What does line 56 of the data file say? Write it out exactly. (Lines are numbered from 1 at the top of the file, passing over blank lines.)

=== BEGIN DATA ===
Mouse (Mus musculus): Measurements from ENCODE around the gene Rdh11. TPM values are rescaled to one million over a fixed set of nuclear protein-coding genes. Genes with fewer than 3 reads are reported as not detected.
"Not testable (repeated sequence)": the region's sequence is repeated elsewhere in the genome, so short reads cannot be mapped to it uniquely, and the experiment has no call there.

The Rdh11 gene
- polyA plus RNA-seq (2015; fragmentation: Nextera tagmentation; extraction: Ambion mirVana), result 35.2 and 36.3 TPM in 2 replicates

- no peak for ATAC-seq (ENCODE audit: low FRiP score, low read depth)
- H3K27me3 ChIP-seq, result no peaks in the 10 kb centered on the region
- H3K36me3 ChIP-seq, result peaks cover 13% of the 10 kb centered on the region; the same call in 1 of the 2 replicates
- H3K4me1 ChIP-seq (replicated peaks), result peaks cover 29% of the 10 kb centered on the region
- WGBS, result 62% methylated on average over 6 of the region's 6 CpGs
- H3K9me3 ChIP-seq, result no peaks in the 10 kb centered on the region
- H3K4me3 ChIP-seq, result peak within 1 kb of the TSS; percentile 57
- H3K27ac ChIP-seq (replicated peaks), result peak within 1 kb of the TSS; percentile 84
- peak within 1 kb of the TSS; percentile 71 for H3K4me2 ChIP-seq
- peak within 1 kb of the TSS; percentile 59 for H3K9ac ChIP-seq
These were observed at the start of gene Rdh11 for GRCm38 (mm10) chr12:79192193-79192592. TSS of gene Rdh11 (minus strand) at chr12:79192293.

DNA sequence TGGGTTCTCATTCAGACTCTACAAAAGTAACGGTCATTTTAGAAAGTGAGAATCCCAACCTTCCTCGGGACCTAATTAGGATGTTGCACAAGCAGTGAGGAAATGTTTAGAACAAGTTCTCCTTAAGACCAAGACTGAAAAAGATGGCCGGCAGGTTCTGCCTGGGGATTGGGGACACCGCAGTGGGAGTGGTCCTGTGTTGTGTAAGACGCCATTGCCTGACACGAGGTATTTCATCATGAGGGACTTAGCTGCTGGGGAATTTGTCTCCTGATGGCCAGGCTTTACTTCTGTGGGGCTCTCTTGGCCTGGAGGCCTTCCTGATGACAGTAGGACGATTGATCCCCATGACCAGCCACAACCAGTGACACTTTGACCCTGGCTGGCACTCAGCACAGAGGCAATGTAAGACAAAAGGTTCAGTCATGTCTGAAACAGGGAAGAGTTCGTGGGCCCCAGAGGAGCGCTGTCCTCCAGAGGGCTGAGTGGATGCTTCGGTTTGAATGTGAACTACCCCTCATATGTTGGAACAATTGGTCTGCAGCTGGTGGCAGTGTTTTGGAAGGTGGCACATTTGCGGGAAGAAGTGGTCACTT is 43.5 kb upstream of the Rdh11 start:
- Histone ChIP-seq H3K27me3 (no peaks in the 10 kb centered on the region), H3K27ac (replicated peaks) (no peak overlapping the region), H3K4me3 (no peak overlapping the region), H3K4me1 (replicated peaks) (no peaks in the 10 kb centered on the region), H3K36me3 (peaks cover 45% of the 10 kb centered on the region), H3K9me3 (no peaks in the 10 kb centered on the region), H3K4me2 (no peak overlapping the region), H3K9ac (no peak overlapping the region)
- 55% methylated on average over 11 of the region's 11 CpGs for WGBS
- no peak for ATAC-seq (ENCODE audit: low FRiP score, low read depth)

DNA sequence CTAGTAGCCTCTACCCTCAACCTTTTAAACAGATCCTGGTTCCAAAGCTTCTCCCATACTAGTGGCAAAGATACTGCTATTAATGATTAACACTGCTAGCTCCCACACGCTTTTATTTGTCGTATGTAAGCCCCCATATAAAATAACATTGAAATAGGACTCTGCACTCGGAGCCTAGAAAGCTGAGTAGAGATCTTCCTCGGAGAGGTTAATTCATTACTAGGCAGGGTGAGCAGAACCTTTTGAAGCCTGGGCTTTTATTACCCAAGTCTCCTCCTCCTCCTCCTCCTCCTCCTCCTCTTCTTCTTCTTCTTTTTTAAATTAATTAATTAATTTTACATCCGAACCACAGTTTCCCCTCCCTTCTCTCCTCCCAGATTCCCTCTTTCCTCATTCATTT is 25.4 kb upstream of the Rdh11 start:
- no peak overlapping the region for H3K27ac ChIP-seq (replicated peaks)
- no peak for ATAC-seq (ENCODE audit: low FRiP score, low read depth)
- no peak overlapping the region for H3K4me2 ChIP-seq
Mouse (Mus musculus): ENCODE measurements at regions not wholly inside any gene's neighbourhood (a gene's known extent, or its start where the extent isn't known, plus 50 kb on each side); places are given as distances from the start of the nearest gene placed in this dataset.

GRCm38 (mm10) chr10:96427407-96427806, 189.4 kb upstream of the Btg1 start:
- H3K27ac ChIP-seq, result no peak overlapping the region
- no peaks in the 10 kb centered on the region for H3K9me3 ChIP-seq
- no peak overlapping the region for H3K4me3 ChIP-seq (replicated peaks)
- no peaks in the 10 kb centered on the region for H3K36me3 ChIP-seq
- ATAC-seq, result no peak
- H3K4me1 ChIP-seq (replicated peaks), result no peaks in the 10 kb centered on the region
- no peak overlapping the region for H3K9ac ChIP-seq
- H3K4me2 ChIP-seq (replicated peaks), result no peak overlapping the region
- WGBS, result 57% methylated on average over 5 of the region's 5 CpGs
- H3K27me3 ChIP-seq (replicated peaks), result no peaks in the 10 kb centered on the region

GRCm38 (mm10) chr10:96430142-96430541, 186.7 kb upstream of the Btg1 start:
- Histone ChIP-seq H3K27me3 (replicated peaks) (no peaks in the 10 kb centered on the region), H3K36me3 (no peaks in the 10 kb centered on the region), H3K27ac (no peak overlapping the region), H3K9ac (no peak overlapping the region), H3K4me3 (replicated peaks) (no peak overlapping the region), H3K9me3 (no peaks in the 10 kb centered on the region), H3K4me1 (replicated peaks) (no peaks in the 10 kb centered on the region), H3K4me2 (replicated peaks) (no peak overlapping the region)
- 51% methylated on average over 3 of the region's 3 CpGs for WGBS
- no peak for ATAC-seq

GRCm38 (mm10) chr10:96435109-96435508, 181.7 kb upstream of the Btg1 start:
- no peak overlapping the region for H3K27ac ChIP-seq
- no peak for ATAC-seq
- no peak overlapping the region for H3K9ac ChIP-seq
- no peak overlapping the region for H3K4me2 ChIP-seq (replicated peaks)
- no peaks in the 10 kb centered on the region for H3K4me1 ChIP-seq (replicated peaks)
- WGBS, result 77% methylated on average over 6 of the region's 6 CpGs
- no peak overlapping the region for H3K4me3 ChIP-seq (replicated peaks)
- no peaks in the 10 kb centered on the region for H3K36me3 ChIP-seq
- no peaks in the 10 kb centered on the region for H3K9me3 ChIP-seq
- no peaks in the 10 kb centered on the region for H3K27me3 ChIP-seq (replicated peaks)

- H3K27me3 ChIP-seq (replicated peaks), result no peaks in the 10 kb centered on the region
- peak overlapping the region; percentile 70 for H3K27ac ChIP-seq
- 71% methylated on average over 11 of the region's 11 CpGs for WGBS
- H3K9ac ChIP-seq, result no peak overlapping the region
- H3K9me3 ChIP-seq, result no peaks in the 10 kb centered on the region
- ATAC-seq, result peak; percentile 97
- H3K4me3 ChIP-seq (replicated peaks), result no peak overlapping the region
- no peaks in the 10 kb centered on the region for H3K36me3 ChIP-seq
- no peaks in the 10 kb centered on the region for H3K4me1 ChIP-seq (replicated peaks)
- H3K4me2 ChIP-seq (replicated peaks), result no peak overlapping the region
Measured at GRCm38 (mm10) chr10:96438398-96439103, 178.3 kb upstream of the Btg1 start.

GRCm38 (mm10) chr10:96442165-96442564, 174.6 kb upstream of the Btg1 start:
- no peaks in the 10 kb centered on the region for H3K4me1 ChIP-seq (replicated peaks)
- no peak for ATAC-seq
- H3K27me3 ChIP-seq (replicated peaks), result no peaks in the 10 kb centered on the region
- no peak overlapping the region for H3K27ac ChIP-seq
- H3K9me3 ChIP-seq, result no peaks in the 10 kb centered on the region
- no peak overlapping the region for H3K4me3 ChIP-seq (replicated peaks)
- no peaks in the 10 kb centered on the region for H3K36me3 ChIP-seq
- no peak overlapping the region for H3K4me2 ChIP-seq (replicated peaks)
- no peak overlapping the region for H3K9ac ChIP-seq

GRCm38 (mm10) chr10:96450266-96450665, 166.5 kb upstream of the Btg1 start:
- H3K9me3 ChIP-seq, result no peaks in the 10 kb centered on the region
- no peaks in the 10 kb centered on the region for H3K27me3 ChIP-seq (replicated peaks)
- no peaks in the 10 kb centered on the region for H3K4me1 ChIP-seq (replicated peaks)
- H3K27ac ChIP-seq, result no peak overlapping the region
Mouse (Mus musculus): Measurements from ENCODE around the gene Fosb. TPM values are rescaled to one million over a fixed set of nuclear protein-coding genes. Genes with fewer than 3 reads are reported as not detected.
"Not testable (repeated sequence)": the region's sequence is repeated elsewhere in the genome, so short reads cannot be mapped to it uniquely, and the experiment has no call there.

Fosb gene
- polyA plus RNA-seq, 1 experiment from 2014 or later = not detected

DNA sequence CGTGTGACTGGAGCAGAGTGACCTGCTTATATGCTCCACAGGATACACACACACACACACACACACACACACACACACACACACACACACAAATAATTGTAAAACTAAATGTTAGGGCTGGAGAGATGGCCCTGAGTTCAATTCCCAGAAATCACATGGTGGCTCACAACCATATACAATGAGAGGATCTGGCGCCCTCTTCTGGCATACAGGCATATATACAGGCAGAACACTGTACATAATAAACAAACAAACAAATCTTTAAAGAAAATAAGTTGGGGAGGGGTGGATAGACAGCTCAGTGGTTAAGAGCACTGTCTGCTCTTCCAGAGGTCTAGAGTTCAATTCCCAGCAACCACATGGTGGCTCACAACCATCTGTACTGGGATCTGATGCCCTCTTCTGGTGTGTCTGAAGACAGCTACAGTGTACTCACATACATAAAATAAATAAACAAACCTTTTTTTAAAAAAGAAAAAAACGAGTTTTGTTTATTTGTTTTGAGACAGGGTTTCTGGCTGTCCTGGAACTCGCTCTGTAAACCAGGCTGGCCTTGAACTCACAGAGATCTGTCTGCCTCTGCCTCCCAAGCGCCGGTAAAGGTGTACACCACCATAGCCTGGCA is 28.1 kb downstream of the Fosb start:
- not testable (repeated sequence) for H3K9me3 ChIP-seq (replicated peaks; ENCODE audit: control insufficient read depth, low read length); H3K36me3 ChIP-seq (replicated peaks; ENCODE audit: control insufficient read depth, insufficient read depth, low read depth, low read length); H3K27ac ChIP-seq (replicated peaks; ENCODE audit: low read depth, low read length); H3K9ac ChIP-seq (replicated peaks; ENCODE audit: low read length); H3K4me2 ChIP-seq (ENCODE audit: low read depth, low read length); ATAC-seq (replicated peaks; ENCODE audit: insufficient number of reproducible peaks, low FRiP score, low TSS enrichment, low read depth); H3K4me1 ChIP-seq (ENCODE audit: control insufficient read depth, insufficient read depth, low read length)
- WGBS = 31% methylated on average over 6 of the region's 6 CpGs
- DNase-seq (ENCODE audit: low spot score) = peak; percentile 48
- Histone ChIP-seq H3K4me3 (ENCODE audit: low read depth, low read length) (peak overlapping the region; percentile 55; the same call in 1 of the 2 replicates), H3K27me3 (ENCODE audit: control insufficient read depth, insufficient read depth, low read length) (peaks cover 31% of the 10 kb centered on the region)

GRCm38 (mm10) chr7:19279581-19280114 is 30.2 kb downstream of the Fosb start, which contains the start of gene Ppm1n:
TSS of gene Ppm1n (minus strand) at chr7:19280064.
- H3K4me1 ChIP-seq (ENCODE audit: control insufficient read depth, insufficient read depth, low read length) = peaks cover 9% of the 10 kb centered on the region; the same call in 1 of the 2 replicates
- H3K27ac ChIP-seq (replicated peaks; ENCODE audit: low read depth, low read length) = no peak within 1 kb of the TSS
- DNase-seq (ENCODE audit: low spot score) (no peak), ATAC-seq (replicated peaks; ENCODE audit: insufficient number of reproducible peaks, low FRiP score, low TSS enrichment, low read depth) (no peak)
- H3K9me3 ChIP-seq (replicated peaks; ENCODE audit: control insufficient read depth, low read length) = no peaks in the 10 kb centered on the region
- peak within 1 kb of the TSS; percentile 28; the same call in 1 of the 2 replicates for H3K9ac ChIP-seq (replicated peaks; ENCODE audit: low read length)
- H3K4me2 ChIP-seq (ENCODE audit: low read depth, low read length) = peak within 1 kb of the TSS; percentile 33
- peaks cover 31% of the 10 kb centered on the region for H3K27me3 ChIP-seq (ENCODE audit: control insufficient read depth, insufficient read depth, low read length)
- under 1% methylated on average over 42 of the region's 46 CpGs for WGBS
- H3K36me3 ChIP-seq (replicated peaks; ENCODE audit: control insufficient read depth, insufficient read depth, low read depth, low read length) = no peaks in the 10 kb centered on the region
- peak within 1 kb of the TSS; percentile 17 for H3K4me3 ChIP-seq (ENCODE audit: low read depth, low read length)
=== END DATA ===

- ATAC-seq, result peak; percentile 97